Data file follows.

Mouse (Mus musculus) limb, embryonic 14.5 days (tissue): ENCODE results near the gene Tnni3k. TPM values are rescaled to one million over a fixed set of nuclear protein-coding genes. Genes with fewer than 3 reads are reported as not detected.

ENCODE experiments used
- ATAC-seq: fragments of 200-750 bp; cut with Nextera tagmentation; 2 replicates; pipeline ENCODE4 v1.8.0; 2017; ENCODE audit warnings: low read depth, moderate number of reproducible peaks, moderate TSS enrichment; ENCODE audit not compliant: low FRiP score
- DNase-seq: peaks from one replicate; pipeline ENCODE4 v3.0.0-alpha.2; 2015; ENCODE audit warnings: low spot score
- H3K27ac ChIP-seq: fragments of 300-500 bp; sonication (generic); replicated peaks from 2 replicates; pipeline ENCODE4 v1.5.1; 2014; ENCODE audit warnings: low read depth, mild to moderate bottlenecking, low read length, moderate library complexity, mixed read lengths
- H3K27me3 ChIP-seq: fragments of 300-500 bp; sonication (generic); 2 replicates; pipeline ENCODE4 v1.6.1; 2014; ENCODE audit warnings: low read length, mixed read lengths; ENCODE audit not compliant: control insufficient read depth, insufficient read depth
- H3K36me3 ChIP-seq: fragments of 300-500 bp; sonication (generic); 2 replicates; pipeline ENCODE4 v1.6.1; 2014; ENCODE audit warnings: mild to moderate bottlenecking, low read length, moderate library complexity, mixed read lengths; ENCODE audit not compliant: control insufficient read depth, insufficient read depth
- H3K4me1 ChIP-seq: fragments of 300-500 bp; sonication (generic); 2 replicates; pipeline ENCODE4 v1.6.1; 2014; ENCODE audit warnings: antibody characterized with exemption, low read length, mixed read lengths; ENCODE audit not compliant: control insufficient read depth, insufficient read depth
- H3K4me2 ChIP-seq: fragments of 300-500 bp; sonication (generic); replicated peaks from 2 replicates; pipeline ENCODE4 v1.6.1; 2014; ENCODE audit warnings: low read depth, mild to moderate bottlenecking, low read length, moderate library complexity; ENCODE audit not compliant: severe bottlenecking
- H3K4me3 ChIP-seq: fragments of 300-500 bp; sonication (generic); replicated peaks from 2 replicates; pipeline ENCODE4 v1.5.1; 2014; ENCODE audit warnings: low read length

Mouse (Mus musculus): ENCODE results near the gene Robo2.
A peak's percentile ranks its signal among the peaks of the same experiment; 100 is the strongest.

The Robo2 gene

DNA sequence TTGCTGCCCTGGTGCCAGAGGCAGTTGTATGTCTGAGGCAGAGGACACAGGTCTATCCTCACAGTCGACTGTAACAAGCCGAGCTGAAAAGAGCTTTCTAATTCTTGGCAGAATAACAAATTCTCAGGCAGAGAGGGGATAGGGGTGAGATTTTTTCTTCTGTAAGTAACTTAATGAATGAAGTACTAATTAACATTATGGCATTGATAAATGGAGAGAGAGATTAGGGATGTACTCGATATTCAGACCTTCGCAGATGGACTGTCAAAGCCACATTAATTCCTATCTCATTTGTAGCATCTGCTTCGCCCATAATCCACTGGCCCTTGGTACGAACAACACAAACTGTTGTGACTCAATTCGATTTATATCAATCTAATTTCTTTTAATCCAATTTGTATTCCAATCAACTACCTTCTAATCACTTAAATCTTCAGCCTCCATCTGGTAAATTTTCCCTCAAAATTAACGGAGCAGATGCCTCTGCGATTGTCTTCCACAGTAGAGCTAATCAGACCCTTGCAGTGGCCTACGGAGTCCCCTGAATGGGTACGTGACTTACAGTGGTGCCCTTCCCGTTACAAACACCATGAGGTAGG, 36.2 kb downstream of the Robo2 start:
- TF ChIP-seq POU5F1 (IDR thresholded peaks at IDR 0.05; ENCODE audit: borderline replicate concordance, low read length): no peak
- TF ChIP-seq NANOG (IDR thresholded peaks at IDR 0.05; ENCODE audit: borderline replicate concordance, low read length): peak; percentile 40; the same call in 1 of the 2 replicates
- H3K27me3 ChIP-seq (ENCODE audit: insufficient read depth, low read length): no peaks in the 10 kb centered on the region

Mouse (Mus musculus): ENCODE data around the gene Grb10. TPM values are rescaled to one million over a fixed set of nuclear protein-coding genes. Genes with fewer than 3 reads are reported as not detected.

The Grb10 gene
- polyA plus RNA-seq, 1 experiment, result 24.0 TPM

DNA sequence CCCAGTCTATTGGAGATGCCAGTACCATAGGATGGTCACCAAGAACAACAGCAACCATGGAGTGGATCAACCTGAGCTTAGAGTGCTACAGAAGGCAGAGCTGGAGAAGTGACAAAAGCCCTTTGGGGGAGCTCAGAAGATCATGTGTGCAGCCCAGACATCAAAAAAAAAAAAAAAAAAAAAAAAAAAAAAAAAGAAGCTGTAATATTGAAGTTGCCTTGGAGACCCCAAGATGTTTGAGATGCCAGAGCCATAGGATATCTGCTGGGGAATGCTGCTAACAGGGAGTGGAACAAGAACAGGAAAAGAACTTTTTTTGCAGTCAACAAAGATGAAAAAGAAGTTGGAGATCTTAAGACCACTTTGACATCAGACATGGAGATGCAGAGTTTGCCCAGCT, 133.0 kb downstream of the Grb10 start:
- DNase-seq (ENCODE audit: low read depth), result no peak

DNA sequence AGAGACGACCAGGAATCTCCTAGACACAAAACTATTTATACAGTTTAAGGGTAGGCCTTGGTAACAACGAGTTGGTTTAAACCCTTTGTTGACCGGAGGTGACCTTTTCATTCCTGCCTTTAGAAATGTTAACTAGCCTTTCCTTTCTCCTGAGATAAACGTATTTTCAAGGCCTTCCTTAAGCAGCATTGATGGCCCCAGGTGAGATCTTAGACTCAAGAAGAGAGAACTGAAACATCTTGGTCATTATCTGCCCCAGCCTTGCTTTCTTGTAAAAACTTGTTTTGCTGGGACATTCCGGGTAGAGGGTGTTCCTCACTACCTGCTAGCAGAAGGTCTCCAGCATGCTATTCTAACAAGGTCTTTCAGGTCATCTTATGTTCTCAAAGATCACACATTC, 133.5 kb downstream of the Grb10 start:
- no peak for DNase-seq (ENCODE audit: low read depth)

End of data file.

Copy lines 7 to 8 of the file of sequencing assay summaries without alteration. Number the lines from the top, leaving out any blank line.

- H3K36me3 ChIP-seq: fragments of 300-500 bp; sonication (generic); 2 replicates; pipeline ENCODE4 v1.6.1; 2014; ENCODE audit warnings: mild to moderate bottlenecking, low read length, moderate library complexity, mixed read lengths; ENCODE audit not compliant: control insufficient read depth, insufficient read depth
- H3K4me1 ChIP-seq: fragments of 300-500 bp; sonication (generic); 2 replicates; pipeline ENCODE4 v1.6.1; 2014; ENCODE audit warnings: antibody characterized with exemption, low read length, mixed read lengths; ENCODE audit not compliant: control insufficient read depth, insufficient read depth